Scientists: Migrant Workers
Asked by: Marquess of Lothian (Conservative - Life peer)
Wednesday 8th December 2021

Question to the Cabinet Office:

To ask Her Majesty's Government what steps they plan to take to publicise the Global Talent Visa programme to potential applicants, particularly to scientists; and how they plan to measure their progress towards securing the UK’s status as a Science and Tech Superpower by 2030, as promised in Global Britain in a competitive age: The Integrated Review of Security, Defence, Development and Foreign Policy, published on 16 March.

Answered by Lord True - Minister of State (Cabinet Office)

The Office for Talent, with other government departments, is developing the GREAT campaign to attract those working in science and technology and inspire them to live and work in the United Kingdom. This will include highlighting the Global Talent visa route. The Home Office works hard to ensure the UK’s immigration rules are clear and accessible and our visa system is easy to navigate for those who want to come to the UK.

The Prime Minister has put his science and technology superpower ambitions at the heart of government business by setting up the new National Science & Technology Council (NSTC). The new Office for Science & Technology Strategy in the Cabinet Office will inform and deliver the NSTC’s vision - this includes monitoring the impact of its decisions on the UK’s status as a science and technology superpower. The Government Office for Science’s Technology and Science Insights team will provide independent and objective analysis to support this work.

Large Goods Vehicle Drivers: Migrant Workers
Asked by: Tanmanjeet Singh Dhesi (Labour - Slough)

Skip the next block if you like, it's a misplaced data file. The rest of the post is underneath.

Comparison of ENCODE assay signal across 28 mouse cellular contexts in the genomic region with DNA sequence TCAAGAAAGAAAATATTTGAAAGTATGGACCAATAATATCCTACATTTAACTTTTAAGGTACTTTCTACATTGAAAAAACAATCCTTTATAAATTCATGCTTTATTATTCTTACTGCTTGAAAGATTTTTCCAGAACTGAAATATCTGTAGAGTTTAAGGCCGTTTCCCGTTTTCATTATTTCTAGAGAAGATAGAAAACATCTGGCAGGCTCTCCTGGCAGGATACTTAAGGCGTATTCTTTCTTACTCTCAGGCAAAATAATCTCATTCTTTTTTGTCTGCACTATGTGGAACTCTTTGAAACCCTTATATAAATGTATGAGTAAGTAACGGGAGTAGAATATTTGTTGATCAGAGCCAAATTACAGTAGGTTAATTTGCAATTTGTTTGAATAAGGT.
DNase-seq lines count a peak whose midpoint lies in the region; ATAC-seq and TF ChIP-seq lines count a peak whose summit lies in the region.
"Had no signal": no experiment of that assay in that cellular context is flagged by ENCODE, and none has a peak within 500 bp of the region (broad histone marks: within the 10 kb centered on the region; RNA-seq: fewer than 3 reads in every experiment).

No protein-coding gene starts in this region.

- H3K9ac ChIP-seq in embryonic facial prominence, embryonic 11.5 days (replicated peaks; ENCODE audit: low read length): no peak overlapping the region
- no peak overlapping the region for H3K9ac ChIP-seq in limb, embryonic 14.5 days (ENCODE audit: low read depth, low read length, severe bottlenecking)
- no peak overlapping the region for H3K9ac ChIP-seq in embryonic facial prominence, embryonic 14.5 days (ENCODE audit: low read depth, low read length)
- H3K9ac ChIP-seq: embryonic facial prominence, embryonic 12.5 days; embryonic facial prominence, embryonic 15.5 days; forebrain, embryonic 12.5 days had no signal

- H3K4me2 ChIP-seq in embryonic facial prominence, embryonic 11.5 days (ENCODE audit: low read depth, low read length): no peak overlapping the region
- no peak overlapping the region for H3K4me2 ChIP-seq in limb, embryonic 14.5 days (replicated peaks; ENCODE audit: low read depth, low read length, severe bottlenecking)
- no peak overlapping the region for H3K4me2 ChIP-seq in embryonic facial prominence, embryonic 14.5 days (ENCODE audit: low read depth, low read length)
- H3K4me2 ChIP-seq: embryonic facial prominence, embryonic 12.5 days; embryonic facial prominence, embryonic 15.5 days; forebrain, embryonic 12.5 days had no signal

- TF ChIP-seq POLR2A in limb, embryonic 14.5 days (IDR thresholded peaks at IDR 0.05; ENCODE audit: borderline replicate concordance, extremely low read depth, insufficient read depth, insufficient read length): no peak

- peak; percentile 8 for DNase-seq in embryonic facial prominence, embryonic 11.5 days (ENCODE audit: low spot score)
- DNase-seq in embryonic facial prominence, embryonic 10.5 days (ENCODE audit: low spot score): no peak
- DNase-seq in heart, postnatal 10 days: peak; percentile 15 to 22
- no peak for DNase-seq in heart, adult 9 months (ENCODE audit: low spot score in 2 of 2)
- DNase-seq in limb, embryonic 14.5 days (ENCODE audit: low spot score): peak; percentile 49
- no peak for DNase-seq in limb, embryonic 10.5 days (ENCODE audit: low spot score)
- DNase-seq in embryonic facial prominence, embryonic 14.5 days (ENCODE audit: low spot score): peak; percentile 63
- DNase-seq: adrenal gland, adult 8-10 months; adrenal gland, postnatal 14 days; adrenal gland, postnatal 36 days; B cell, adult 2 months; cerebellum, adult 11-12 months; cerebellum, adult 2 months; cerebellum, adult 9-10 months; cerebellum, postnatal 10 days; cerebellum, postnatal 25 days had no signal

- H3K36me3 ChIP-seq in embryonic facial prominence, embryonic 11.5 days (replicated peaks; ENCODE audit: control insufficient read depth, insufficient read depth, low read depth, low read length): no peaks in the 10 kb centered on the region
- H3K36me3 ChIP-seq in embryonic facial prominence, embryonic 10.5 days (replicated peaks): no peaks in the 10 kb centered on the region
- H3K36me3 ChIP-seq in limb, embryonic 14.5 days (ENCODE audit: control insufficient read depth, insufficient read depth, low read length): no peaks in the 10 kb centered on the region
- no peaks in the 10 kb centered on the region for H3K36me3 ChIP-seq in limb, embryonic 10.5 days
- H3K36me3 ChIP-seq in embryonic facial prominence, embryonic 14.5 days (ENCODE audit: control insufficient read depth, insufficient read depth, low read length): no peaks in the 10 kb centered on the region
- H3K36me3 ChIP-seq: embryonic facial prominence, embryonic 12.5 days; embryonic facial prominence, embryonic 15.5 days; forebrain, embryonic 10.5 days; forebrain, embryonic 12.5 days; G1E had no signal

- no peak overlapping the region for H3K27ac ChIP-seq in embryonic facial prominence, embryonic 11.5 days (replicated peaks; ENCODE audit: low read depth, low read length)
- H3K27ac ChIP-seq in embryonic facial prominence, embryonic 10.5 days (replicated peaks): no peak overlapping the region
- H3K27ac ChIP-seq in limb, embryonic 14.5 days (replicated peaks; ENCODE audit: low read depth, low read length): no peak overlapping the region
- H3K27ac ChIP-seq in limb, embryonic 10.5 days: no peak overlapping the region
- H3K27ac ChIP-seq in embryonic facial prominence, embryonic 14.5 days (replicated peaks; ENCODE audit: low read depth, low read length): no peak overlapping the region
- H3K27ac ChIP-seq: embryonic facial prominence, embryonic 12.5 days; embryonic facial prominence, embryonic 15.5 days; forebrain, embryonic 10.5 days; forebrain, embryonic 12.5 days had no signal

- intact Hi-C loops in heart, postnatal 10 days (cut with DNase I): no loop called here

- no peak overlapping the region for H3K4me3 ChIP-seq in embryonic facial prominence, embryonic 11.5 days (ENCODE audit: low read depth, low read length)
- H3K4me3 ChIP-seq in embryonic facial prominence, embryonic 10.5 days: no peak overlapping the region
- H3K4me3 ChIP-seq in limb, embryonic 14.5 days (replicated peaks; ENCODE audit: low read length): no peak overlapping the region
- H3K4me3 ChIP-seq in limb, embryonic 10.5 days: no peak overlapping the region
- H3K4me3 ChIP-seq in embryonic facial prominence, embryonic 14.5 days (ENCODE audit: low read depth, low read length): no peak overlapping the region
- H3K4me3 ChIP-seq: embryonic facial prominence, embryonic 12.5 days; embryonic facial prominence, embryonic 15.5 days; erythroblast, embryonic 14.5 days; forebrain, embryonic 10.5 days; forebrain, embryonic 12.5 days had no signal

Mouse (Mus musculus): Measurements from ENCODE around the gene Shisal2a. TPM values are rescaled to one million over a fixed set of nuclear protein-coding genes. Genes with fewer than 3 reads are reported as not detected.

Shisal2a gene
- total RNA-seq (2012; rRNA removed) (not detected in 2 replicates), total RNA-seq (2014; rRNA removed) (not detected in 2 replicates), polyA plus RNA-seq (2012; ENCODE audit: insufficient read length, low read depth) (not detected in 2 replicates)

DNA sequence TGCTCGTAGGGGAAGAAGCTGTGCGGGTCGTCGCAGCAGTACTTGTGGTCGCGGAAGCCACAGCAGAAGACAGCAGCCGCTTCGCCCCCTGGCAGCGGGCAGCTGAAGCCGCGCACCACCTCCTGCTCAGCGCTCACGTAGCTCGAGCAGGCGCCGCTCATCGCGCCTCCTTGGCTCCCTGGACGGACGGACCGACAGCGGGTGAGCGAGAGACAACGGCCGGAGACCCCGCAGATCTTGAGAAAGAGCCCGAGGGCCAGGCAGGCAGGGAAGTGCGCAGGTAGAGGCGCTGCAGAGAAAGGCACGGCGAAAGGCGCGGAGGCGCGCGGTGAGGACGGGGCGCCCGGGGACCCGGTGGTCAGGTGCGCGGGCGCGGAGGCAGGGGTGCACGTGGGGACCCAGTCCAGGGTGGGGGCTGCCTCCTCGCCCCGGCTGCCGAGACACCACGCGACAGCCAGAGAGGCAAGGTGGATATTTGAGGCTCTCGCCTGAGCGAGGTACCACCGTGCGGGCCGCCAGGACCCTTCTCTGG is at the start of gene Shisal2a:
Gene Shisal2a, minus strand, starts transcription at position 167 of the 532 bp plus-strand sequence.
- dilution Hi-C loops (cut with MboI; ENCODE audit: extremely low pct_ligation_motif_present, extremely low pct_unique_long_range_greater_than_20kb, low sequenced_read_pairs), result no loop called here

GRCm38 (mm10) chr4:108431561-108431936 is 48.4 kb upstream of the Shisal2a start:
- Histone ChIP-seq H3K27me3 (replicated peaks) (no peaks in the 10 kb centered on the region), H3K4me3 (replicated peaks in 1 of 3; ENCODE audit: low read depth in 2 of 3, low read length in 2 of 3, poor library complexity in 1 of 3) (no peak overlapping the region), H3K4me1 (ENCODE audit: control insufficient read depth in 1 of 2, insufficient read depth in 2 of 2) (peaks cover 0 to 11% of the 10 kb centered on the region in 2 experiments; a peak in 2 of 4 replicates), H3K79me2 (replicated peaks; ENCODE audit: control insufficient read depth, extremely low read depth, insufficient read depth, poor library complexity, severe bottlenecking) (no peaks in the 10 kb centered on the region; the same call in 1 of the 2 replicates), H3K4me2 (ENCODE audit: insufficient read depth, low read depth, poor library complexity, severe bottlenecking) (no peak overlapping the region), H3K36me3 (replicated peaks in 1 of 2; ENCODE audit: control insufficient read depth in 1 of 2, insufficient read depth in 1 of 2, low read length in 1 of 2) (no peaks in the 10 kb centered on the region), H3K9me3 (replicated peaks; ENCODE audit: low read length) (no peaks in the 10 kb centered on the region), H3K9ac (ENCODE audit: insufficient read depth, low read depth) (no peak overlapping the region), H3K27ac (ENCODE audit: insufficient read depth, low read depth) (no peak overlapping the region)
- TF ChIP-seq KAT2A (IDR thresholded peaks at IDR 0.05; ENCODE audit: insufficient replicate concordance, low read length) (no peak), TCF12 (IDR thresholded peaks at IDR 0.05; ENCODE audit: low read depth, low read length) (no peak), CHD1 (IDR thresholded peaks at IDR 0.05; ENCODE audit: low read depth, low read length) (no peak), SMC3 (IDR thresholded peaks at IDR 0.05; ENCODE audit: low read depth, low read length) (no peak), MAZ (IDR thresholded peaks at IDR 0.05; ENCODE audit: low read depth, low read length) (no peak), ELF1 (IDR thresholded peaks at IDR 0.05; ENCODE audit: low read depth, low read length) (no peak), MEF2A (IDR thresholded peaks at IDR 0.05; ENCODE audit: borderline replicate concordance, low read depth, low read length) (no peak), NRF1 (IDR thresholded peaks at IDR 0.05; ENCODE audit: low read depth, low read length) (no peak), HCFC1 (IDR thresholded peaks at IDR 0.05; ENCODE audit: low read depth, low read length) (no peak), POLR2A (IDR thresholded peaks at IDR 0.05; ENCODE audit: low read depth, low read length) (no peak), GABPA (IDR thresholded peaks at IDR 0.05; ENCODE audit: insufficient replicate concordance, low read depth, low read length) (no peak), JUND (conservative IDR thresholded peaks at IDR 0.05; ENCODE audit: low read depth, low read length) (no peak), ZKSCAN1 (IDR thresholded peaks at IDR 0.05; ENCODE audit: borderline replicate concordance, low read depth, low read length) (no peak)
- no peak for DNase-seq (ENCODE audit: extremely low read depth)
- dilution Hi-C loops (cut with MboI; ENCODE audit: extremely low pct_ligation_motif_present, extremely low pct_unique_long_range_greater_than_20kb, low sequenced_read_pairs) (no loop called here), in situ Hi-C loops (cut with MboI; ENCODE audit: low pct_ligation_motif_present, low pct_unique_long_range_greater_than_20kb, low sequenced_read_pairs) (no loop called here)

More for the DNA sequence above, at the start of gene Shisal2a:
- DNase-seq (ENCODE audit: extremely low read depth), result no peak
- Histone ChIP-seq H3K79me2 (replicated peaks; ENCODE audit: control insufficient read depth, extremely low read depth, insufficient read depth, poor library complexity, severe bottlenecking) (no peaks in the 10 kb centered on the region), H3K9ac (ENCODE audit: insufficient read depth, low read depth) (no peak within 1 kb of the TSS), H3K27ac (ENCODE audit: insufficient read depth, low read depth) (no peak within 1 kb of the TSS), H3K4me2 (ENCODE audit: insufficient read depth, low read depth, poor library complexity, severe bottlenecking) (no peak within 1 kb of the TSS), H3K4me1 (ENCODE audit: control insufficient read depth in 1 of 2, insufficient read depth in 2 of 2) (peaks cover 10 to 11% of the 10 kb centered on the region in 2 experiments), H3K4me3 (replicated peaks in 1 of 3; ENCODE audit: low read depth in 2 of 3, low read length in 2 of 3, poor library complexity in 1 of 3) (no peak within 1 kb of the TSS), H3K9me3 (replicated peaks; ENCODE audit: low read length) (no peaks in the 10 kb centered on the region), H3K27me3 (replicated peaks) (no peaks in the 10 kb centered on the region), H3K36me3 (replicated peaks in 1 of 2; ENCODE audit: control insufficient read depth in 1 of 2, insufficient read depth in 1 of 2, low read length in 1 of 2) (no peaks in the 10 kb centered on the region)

Wednesday 8th December 2021

Question to the Department for Transport:

To ask the Secretary of State for Transport, with reference to the Government announcement of temporary visas for 5,000 HGV drivers on 25 September 2021, how many temporary visas have been granted for HGV drivers who transport (a) fuel and (b) food.

Answered by Trudy Harrison - Parliamentary Under-Secretary (Department for Transport)

Details of the numbers of temporary work visas granted for HGV drivers in food distribution will be published in the usual way via the Home Office’s quarterly immigration statistics.

On 1 October, the Home Office stood up at pace an emergency arrangement for HGV drivers in the fuels supply sector. This arrangement permitted fully licenced and qualified drivers, identified by the fuel transport sector and endorsed by the Department of Business, Energy and Industrial Strategy, to take up employment in the UK on a temporary basis.

This arrangement has formed part of a wider response. The Government has implemented 32 different actions to promote jobs, training, and a range of other initiatives to get more people into HGV driving.



Non-Departmental Publications - Guidance and Regulation
Dec. 08 2021
UK Health Security Agency
Source Page: Dichloromethane: properties and incident management
Document: Dichloromethane: incident management (PDF)
Guidance and Regulation

Found: D econtamination at the scene r eferences Home Office.